Courtesy of Equistyle Magazine (Germany)
With L.A. Pomeroy
Photos: Michael Gueth/Equistyle
Meredith was not yet 40 when she rewrote riding history as the first woman ever to reach the No. 1 position in the 2008 Rolex World Show Jumping rankings. She would hold that ranking for 11 consecutive months, lifting the daughter of director Richard Michaels and actor Kristina Hansen to the equestrian equivalent of movie-star status. Photogenic and fearless, she dispelled presumptions about gender and ability with each new victory gallop and went on to become the first woman to win three (2005, 2008, 2009) world cup finals.
Her illustrious career, begun as a pony equitation rider growing up in Los Angeles, California, has included team gold at the 1999 European championships, gold medals from the 1999 and 2001 ladies German championships, and eight nations cup victories. At the recent 2015 Winter Equestrian Festival, Meredith took the $372,000 Suncast CSI 5* Grand Prix with her newest equine partner, Fibonacci 17—Artemis Equestrian Farms’ 10-year-old Swedish Warmblood gelding. The victory helped her earn the title of overall leading lady grand prix rider for 2015.
“He has a style different from most horses. It can be difficult to sit as a rider. He jumps with his head up and a little straight in the back,” she said after the Wellington win. “That’s something I have decided I cannot change, and that’s why I try to finesse the bridle a little so I can help him without interrupting his jump.”
IT’S ABOUT BALANCE
Taking leaps of faith and over fences requires a keen sense of balance. To better understand where this petite powerhouse finds hers, we spent a day at the Michaels-Beerbaum home in Thedinghausen, Germany.
“We are not just man and woman, but business partners, friends, teachers, and students
to each other. Of course we experience varying degrees of success, but we never see one another as competition,” Meredith says, referring to her relationship with husband Markus Beerbaum, a team gold medalist on both the 1997 European championship and 1998 world championship squads.
In 1991, after studying political science at Princeton University, Meredith went to Germany—initially for only a summer—to further her equestrian education with Paul Schockemohle. She never left. Meeting a certain handsome rider while both were competing in Neumunster—and finding a more vibrant show-jumping industry compared to the one back home in the U.S.—helped convince her to stay.
PARTNERSHIP AND MARRIAGE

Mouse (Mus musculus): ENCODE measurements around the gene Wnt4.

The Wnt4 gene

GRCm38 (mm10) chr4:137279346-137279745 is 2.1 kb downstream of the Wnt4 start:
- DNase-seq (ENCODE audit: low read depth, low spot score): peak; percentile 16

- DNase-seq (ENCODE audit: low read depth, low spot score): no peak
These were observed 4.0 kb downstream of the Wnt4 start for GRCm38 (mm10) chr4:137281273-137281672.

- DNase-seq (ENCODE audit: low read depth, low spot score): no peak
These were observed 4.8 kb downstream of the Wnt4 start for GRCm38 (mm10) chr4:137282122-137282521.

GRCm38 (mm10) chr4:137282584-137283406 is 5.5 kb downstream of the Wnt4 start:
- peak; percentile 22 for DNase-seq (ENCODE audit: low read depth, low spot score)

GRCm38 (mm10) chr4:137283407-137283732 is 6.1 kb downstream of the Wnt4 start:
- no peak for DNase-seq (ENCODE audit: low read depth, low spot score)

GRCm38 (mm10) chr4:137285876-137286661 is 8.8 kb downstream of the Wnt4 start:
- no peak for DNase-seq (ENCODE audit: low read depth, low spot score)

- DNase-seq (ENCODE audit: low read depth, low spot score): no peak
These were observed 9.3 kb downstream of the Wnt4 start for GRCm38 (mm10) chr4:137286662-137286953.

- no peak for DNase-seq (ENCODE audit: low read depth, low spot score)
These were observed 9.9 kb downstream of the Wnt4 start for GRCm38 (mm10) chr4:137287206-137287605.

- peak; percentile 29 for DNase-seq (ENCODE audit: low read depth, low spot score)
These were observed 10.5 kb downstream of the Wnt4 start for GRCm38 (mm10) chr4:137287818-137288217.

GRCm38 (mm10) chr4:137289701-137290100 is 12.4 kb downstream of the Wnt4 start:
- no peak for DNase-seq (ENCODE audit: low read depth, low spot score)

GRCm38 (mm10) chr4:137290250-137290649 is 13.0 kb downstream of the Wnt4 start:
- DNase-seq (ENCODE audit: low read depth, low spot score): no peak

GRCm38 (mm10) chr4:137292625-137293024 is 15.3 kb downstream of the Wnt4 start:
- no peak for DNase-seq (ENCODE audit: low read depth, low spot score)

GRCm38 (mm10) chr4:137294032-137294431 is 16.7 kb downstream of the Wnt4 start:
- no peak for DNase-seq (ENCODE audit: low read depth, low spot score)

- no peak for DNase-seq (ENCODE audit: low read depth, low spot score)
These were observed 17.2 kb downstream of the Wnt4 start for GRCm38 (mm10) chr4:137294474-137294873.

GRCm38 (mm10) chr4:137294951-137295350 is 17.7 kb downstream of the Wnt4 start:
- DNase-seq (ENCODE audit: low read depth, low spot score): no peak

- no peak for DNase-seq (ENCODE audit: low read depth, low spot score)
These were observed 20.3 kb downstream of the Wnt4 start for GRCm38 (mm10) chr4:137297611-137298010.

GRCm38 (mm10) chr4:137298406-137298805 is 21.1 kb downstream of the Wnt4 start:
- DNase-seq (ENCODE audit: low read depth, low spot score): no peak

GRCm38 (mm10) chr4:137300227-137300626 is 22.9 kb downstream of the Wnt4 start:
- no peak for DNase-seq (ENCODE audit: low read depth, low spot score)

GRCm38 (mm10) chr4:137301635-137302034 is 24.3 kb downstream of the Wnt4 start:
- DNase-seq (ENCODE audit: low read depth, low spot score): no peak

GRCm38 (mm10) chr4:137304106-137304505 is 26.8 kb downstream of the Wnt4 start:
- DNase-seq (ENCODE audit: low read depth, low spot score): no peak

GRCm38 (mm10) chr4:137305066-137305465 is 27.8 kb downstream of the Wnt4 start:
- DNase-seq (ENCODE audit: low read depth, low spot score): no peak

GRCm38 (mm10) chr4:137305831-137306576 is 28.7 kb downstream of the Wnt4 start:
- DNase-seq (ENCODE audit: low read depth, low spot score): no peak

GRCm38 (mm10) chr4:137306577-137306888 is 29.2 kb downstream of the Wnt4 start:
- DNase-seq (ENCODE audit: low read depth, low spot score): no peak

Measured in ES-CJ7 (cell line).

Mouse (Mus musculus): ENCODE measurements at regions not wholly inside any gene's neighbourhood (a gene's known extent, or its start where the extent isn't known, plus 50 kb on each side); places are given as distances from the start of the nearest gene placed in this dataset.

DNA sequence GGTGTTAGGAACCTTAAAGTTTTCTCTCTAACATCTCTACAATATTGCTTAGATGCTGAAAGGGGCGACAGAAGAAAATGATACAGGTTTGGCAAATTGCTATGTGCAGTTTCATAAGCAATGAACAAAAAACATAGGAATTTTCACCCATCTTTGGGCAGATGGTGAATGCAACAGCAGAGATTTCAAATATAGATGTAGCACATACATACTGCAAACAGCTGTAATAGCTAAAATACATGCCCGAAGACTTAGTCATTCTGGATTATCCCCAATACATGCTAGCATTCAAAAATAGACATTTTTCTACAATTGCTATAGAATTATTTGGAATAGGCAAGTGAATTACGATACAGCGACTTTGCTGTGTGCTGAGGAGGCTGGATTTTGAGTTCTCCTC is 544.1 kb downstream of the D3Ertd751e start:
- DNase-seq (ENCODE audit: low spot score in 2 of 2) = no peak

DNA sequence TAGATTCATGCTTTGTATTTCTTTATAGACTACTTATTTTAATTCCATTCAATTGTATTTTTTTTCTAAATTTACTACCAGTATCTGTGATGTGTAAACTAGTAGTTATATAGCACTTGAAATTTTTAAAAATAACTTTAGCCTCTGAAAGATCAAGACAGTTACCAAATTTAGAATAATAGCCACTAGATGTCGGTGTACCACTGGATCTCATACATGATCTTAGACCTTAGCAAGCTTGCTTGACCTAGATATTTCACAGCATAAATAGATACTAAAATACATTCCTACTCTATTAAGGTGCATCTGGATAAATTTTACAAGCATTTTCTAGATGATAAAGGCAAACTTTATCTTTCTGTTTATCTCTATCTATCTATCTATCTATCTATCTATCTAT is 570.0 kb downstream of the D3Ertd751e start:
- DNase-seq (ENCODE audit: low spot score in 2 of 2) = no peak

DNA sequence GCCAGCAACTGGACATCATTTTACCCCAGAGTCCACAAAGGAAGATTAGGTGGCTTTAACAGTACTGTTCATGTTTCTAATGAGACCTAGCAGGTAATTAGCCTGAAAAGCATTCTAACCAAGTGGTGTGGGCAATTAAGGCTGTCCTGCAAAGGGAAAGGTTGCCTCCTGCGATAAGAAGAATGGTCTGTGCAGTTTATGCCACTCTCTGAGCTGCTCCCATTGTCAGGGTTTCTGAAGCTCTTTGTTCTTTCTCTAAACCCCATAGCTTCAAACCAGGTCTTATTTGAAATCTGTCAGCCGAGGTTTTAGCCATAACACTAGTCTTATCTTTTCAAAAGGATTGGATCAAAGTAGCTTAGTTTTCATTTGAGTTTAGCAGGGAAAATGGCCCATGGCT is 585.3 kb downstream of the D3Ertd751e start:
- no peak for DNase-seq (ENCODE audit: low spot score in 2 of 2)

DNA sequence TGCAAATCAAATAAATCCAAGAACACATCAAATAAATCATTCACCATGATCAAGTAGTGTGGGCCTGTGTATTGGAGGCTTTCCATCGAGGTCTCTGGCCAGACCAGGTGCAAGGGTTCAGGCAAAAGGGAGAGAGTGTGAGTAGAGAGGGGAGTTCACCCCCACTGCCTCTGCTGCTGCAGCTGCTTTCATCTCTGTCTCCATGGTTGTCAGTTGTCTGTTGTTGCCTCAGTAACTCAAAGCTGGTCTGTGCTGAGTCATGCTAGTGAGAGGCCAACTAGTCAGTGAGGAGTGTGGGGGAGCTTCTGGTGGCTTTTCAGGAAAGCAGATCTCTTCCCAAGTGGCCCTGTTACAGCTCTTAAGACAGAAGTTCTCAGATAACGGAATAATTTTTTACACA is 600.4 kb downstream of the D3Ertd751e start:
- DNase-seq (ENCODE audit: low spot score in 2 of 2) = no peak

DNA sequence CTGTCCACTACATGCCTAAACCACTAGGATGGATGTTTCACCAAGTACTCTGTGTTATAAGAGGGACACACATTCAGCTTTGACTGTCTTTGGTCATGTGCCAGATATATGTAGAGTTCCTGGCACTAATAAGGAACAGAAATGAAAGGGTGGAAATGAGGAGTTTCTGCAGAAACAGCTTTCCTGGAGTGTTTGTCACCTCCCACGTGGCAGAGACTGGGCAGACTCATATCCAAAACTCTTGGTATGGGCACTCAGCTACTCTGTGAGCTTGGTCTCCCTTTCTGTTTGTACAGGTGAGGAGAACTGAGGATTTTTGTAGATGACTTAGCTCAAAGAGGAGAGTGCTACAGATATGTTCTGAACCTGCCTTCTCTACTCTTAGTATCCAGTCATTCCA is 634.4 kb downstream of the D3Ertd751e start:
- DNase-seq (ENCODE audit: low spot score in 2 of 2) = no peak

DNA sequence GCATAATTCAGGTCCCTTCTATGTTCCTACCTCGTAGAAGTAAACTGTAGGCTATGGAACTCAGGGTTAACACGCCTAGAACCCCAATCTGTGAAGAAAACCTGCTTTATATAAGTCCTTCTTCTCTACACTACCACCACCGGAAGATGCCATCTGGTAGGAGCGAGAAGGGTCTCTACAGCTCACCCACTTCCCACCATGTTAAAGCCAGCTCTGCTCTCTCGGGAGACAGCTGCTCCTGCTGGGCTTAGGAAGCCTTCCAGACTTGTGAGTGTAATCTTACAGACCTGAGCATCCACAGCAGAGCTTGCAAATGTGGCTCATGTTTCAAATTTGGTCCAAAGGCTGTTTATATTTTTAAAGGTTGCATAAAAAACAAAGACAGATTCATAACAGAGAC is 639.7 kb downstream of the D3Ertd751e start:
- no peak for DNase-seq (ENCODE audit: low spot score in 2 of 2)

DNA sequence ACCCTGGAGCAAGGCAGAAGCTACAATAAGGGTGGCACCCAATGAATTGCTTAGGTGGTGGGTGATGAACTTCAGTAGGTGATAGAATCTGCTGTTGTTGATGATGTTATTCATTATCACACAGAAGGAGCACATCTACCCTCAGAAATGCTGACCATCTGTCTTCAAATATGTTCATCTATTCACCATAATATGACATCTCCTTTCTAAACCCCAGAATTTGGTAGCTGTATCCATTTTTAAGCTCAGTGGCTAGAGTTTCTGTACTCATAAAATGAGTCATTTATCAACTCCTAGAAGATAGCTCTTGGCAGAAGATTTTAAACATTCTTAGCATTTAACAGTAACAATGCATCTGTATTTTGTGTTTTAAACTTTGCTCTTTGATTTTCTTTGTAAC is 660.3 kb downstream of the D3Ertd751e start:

By 1995, Meredith and Markus were working together and had leased a barn in Balve. Two years later, they bought a farm in Thedinghausen and got married in 1998.
“We have a lot of respect for one another. That’s very important to a relationship,” says Meredith, now a German citizen ranked seventh on that country’s national-rider standings, “Once we lived together, founded a company together, and bought a farm, we thought maybe it was time to get married.”
In 2010, they welcomed the arrival of the next generation of Beerbaums: daughter Brianne Victoria.
“I was extremely lucky to have my team. I had as much support as a new Mami from my grooms and barn staff as from family,” she adds.
By the time Brianne was 6 months old, the baby’s ‘grooming kit’ could be packed as efficiently as a tack trunk, and Meredith was back to competing at the Kentucky Horse Park, anchoring Germany’s team gold medal at the 2010 World Equestrian Games.
THE NEXT GENERATION
Might Brianne follow in her parents’ famous boot steps? After all, it’s in the genes. Uncle Ludger is a four-time German Olympic gold medalist and no stranger to the view from atop the FEI world rankings. And there’s Magic at home—a willing pony available for Brianne to ride when not serving as a pasture mate for one of Meredith’s oldest and best friends.
You can’t talk about Meredith without mentioning some of the horses she helped make into legends. Like Shutterfly or Checkmate. This year she sees the same potential for greatness unfolding in Fibonacci 17 (dubbed ‘Nacho’ by Brianne).
Now a relaxed and robust retiree, Shutterfly, 21, will go down in show-jumping history as one of its greats: “He’s been enjoying every minute of a well-deserved retirement since 2011 and has Brianne’s pony as a buddy,” Meredith says. Meredith and Petey, as she calls him, won countless grand-prix classes, including the 2005 grand prix of Aachen, three world cup finals and individual bronze at the 2006 FEI World Equestrian Games.
Her 2010 WEG gold medal show-jumping partner, Checkmate, now 19, still makes it amply clear that he’s not ready to become a pensioner. “If it were up to him, he would be at every tournament,” Meredith laughs. “When the trailer leaves without him, he makes his displeasure known about staying on the farm. He gets downright insulted.”
NOT READY TO RETIRE
Checkmate might be jealous of Fibonacci 17 who, after their win in Wellington, is certainly thrilling new legions of fans. “Nacho is a very special mixture of Checkmate
and Shutterfly,” Meredith observes. “Like Shutterfly, he has an intense work ethic, and when he gallops he feels like Checkmate. He loves big audiences and stays really cool under pressure.
“Using force,” the petite equestrienne says of her equine partners, “accomplishes nothing. A horse has to want to be on your side, to trust you. Otherwise everything else is impossible.”
TO WIN OR TO LEARN
In 2012, Elmar Pollmann-Schweckhorst published a book looking at Meredith’s philosophy towards training and riding. The book’s title, No Fear of Big Goals, is equally apropos of the groundbreaking horse-woman herself and her approach to life as an athlete and mother.
Whether competing, making breakfast for Brianne before kindergarten, or schooling students like American rider Lucy Davis into world cup competition at the Stuttgart German Masters, Meredith sees only two out-comes for every leap taken: to win or to learn.
That’s finding perfect balance.